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This report is taken from PN Review 163, Volume 31 Number 5, May - June 2005.

From a Journal R.F. Langley
Monday 13 October 2003

To the Hen Reed Beds this morning, on impulse, leaving the house cleaning half done. In the creek there was a seal which had caught a big fish, the size of a slab-filling salmon. The seal's head, and its forepaws, holding the fish head uppermost, rose above the surface of little waves which were running inland as small pyramids with sparkles of clear bubbles threading over their tips, all travelling briskly. The fish's mouth was a round hole. Its stomach was bitten out and bloody. The seal's nostrils opened and closed, its black eyes were spectacled by pale fur, its white whiskers stiff and hard, its fur glued down, wet and shining. It was often on its back, holding the fish up to its chin, biting out pieces of silver and pink. Then it would sink under for a time and rise again, always head and forepaws only, in the same place, in spite of the tide. It was watching us. We were only ten yards from it, sitting on the bank, our binoculars rising and falling. A kestrel overhead, swept round by the wind, chestnut, cream and black spottled.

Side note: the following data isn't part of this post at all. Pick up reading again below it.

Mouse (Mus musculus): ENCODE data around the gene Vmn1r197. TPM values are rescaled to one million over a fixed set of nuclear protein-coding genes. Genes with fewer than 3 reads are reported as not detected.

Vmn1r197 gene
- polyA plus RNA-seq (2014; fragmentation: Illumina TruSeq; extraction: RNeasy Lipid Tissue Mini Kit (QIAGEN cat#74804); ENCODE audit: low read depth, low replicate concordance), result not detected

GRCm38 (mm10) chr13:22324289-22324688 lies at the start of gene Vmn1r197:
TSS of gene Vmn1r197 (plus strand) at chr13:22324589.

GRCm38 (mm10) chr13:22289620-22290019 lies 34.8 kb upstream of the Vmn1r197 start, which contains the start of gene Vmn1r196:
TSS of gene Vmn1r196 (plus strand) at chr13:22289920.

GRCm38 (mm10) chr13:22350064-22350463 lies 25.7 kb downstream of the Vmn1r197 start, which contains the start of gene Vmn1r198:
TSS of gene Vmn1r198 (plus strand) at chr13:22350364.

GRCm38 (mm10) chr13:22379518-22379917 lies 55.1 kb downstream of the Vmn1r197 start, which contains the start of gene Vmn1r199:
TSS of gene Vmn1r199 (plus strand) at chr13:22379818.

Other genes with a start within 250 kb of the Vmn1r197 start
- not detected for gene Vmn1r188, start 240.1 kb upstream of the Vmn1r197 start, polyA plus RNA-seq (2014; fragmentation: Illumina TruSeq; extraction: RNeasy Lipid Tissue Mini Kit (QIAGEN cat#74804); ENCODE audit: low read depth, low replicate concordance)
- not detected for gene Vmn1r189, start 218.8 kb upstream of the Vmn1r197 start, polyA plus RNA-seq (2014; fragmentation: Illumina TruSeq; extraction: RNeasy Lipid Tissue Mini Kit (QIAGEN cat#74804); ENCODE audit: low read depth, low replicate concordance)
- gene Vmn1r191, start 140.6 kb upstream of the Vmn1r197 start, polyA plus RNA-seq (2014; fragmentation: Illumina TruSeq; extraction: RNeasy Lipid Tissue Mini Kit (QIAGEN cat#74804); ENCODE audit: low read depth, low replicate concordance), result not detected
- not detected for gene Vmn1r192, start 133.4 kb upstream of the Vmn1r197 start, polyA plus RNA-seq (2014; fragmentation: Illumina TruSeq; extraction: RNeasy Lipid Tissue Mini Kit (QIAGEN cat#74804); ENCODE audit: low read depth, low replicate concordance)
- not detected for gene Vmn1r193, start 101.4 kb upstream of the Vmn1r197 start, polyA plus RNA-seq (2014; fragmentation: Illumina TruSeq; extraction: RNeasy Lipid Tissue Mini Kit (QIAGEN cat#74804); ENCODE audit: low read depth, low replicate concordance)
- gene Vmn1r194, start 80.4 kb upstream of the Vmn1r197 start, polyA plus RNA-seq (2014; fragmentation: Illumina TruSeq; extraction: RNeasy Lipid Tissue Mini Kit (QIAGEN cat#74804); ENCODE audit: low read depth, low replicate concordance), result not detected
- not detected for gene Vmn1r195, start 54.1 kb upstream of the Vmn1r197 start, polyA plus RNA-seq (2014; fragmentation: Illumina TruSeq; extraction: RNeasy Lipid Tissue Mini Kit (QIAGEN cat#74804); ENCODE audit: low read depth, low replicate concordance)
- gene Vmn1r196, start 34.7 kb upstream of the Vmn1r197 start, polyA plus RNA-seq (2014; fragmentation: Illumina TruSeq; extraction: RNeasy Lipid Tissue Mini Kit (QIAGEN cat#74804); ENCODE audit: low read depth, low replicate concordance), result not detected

Cold fish in your mouth. Raw. Estuary water lapping inside your cheeks, running through your lips, tinctured with cold blood. How do I stand towards this? An episode that was protracted long enough for some contemplation, so that the creature was as if a dog, made familiar, as if patted, almost smelled. Drenched ...


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